Attaining coherence in writing remains a huge challenge for English as Foreign Language (EFL) learners. This study investigated how EFL college students structured their expository essays and attained coherence in a content-based language learning course by comparing the effects of the cognitive and linguistic approaches. Three classes participated, each of which was introduced to a scaffold: linguistic Theme–Rheme (TR), an approach to examine text structure, cognitive concept mapping (CM), tools to structure content knowledge, and a traditional approach for the control group. Pre- and post-knowledge tests and post-intervention essays were collected. The results showed that prior knowledge and different organization strategies played different roles in predicting overall writing scores and, specifically, the organization scores. Generally, a wider range of organization features predicted CM group’s essays. Among the organization features, linear thematic progression, often contributing to effective flow, consistently predicted both overall writing and organization scores in the combined samples, and had the strongest predictive power in the TR group. By contrast, none of the organization features was found to significantly predict the control group’s writing performance. The results suggest that the two experimental approaches have different potentials in developing different organization strategies in attaining coherence in writing.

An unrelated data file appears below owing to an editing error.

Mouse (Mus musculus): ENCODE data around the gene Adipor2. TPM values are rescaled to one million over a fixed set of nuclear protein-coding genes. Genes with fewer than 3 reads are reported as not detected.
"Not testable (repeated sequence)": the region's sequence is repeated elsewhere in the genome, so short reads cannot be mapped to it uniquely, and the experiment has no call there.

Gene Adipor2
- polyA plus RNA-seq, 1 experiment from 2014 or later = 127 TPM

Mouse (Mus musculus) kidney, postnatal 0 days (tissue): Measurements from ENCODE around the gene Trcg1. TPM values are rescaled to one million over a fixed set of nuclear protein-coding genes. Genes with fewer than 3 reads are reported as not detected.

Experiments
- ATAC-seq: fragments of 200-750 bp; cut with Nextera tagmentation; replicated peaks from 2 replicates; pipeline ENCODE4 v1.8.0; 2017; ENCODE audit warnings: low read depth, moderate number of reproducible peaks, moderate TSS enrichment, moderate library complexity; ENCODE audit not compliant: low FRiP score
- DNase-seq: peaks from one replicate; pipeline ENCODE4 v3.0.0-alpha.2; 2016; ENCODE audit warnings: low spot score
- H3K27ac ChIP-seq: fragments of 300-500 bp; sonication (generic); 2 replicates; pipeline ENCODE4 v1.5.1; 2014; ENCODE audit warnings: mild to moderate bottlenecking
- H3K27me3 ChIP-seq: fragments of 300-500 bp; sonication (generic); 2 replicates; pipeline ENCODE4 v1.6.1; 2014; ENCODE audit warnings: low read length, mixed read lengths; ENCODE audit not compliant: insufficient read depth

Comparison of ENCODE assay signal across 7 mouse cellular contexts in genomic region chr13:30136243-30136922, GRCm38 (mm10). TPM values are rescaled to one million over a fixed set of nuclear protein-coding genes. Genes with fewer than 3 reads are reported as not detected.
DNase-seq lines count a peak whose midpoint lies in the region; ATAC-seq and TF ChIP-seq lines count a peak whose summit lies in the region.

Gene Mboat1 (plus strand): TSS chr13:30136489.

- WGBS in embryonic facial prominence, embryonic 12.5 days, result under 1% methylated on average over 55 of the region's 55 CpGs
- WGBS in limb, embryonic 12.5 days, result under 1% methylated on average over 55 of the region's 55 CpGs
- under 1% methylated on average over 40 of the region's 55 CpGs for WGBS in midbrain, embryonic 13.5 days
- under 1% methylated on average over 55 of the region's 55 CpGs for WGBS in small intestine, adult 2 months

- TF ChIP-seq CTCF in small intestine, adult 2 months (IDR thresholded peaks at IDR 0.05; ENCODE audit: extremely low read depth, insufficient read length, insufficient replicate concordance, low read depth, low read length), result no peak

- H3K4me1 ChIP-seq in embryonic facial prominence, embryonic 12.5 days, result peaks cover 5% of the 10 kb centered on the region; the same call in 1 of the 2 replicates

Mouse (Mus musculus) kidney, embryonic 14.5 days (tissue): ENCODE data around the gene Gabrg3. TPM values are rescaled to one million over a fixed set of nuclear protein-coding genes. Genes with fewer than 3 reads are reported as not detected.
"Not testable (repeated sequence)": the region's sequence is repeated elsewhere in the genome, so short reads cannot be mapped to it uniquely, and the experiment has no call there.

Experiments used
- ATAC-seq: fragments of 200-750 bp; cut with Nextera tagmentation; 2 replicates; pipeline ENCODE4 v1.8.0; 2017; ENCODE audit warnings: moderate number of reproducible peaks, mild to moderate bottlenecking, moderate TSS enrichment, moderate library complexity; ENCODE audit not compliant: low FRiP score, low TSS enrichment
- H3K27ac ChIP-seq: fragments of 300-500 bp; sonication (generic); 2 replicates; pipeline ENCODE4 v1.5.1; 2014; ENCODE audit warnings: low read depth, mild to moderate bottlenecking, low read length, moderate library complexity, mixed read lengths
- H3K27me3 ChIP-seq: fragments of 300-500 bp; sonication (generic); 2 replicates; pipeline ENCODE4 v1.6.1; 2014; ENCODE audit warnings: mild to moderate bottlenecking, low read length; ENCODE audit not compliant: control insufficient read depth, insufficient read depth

- Academic writing
- Concept map
- Content-based language learning
- Theme and rheme
ASJC Scopus subject areas